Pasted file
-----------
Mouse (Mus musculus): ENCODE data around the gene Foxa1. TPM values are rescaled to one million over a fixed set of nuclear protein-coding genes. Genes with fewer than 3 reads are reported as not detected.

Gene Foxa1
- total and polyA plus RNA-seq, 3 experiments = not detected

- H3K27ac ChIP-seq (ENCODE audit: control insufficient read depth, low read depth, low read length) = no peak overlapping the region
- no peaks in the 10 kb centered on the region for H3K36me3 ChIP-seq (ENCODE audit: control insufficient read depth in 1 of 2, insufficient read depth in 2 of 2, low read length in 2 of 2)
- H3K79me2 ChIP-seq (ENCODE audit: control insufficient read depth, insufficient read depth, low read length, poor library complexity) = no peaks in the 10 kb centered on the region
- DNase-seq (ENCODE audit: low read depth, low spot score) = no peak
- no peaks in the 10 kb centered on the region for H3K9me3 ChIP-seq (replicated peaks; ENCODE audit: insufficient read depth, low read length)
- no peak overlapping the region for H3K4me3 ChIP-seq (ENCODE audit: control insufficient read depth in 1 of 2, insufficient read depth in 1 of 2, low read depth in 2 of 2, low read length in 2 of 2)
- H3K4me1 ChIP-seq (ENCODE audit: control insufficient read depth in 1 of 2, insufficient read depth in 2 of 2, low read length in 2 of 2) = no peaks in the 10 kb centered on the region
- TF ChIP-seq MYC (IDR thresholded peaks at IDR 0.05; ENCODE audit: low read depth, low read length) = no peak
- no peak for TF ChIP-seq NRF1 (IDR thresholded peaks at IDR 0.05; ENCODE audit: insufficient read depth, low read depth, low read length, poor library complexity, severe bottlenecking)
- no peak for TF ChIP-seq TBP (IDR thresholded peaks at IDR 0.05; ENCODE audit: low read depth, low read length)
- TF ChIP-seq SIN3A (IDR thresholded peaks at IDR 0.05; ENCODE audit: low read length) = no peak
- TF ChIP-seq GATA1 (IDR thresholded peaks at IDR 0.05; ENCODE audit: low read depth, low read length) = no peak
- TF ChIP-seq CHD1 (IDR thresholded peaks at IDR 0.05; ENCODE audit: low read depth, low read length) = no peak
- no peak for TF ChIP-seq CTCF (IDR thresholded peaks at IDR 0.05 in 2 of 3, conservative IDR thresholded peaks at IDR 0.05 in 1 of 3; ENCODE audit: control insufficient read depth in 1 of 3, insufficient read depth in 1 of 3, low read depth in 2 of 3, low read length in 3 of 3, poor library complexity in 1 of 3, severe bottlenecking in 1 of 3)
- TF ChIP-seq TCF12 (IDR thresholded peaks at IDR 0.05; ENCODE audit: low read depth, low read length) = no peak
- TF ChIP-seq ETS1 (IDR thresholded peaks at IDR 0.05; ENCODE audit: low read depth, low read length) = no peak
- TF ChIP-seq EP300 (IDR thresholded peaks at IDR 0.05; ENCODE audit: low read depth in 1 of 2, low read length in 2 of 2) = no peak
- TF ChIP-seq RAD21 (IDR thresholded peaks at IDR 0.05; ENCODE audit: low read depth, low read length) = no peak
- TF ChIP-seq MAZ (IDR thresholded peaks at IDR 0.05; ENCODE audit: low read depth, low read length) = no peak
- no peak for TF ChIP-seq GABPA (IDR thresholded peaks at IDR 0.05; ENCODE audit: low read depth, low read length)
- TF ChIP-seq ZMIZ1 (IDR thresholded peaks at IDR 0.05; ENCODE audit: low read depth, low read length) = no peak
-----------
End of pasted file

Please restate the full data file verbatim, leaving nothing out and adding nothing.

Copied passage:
Mouse (Mus musculus): ENCODE data around the gene Foxa1. TPM values are rescaled to one million over a fixed set of nuclear protein-coding genes. Genes with fewer than 3 reads are reported as not detected.

Gene Foxa1
- total and polyA plus RNA-seq, 3 experiments = not detected

- H3K27ac ChIP-seq (ENCODE audit: control insufficient read depth, low read depth, low read length) = no peak overlapping the region
- no peaks in the 10 kb centered on the region for H3K36me3 ChIP-seq (ENCODE audit: control insufficient read depth in 1 of 2, insufficient read depth in 2 of 2, low read length in 2 of 2)
- H3K79me2 ChIP-seq (ENCODE audit: control insufficient read depth, insufficient read depth, low read length, poor library complexity) = no peaks in the 10 kb centered on the region
- DNase-seq (ENCODE audit: low read depth, low spot score) = no peak
- no peaks in the 10 kb centered on the region for H3K9me3 ChIP-seq (replicated peaks; ENCODE audit: insufficient read depth, low read length)
- no peak overlapping the region for H3K4me3 ChIP-seq (ENCODE audit: control insufficient read depth in 1 of 2, insufficient read depth in 1 of 2, low read depth in 2 of 2, low read length in 2 of 2)
- H3K4me1 ChIP-seq (ENCODE audit: control insufficient read depth in 1 of 2, insufficient read depth in 2 of 2, low read length in 2 of 2) = no peaks in the 10 kb centered on the region
- TF ChIP-seq MYC (IDR thresholded peaks at IDR 0.05; ENCODE audit: low read depth, low read length) = no peak
- no peak for TF ChIP-seq NRF1 (IDR thresholded peaks at IDR 0.05; ENCODE audit: insufficient read depth, low read depth, low read length, poor library complexity, severe bottlenecking)
- no peak for TF ChIP-seq TBP (IDR thresholded peaks at IDR 0.05; ENCODE audit: low read depth, low read length)
- TF ChIP-seq SIN3A (IDR thresholded peaks at IDR 0.05; ENCODE audit: low read length) = no peak
- TF ChIP-seq GATA1 (IDR thresholded peaks at IDR 0.05; ENCODE audit: low read depth, low read length) = no peak
- TF ChIP-seq CHD1 (IDR thresholded peaks at IDR 0.05; ENCODE audit: low read depth, low read length) = no peak
- no peak for TF ChIP-seq CTCF (IDR thresholded peaks at IDR 0.05 in 2 of 3, conservative IDR thresholded peaks at IDR 0.05 in 1 of 3; ENCODE audit: control insufficient read depth in 1 of 3, insufficient read depth in 1 of 3, low read depth in 2 of 3, low read length in 3 of 3, poor library complexity in 1 of 3, severe bottlenecking in 1 of 3)
- TF ChIP-seq TCF12 (IDR thresholded peaks at IDR 0.05; ENCODE audit: low read depth, low read length) = no peak
- TF ChIP-seq ETS1 (IDR thresholded peaks at IDR 0.05; ENCODE audit: low read depth, low read length) = no peak
- TF ChIP-seq EP300 (IDR thresholded peaks at IDR 0.05; ENCODE audit: low read depth in 1 of 2, low read length in 2 of 2) = no peak
- TF ChIP-seq RAD21 (IDR thresholded peaks at IDR 0.05; ENCODE audit: low read depth, low read length) = no peak
- TF ChIP-seq MAZ (IDR thresholded peaks at IDR 0.05; ENCODE audit: low read depth, low read length) = no peak
- no peak for TF ChIP-seq GABPA (IDR thresholded peaks at IDR 0.05; ENCODE audit: low read depth, low read length)
- TF ChIP-seq ZMIZ1 (IDR thresholded peaks at IDR 0.05; ENCODE audit: low read depth, low read length) = no peak